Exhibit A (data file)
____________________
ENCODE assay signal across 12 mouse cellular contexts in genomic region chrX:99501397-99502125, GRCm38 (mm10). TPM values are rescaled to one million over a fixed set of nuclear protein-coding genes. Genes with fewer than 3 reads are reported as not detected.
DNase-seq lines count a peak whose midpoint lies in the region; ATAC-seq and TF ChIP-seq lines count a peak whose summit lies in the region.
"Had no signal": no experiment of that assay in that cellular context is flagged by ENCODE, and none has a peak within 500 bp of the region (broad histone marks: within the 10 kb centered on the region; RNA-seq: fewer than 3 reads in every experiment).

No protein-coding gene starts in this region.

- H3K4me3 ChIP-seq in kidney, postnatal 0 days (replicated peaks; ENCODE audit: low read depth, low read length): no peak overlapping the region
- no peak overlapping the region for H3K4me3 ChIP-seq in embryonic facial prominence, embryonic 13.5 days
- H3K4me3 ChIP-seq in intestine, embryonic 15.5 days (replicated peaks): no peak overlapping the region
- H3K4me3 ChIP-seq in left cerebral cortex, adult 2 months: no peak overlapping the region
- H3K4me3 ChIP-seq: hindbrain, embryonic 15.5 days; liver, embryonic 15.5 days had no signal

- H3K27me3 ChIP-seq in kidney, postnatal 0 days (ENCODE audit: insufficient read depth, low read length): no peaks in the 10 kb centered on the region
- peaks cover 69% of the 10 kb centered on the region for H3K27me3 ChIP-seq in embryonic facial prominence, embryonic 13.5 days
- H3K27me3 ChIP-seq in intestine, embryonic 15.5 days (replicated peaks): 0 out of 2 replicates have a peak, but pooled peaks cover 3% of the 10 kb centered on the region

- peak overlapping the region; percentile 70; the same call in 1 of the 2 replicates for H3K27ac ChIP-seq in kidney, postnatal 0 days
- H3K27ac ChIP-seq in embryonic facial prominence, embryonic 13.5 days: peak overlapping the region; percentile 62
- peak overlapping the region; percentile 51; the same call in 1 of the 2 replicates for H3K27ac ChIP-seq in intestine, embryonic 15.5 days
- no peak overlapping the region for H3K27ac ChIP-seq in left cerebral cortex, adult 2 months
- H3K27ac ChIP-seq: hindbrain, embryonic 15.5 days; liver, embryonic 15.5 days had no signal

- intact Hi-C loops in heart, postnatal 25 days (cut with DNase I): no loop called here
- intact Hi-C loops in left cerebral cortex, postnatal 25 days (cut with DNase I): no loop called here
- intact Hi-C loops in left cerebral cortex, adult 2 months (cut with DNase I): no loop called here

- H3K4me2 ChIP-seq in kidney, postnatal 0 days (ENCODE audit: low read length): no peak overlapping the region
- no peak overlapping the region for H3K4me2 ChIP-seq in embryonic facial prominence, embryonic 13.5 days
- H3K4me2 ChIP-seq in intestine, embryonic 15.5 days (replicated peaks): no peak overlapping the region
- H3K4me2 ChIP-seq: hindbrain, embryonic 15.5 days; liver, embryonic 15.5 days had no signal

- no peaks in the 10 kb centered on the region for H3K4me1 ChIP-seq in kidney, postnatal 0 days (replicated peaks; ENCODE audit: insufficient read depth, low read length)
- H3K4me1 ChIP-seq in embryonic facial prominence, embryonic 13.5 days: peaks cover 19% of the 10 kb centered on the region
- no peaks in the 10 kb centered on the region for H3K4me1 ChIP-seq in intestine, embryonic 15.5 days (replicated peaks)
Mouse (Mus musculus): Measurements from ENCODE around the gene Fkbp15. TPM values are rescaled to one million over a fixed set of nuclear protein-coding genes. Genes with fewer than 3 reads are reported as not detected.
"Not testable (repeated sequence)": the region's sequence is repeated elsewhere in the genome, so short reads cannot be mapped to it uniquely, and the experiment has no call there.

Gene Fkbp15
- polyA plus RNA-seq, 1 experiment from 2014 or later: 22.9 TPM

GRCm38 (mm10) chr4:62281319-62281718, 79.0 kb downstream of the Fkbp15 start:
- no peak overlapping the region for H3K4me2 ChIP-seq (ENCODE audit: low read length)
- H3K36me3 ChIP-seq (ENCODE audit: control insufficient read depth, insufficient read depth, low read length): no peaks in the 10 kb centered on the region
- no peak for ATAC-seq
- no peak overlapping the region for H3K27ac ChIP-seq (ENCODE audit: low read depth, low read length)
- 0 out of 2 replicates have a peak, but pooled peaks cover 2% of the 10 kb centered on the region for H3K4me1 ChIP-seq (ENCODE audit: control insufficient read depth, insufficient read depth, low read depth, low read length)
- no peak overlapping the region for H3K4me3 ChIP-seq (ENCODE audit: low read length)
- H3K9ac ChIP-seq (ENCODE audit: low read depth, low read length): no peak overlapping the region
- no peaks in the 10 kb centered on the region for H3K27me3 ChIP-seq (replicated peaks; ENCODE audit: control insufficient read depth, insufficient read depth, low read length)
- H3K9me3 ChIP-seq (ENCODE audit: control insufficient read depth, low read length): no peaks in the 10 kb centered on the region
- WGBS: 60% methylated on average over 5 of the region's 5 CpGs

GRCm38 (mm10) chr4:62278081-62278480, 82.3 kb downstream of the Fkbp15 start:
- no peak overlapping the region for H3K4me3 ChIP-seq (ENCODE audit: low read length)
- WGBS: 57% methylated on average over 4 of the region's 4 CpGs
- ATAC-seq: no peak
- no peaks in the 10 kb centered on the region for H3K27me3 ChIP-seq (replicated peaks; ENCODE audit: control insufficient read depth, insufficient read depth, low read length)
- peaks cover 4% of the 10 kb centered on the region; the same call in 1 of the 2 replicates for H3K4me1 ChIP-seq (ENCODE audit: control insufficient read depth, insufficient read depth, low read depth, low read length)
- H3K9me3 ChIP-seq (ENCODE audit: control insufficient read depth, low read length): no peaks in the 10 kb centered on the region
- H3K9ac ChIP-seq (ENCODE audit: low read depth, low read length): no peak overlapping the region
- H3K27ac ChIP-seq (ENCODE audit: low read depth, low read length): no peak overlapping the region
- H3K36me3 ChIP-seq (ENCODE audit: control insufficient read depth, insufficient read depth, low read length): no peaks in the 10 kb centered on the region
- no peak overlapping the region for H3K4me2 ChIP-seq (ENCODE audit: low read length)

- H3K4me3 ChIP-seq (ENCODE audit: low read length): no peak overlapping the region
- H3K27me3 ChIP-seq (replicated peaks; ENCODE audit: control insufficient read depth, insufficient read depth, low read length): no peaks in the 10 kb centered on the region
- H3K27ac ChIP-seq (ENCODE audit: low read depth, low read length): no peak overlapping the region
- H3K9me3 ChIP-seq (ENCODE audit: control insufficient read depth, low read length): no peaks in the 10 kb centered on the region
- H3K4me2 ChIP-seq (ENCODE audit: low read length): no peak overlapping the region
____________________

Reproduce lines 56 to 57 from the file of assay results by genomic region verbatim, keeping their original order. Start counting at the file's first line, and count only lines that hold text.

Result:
- H3K27ac ChIP-seq (ENCODE audit: low read depth, low read length): no peak overlapping the region
- H3K9me3 ChIP-seq (ENCODE audit: control insufficient read depth, low read length): no peaks in the 10 kb centered on the region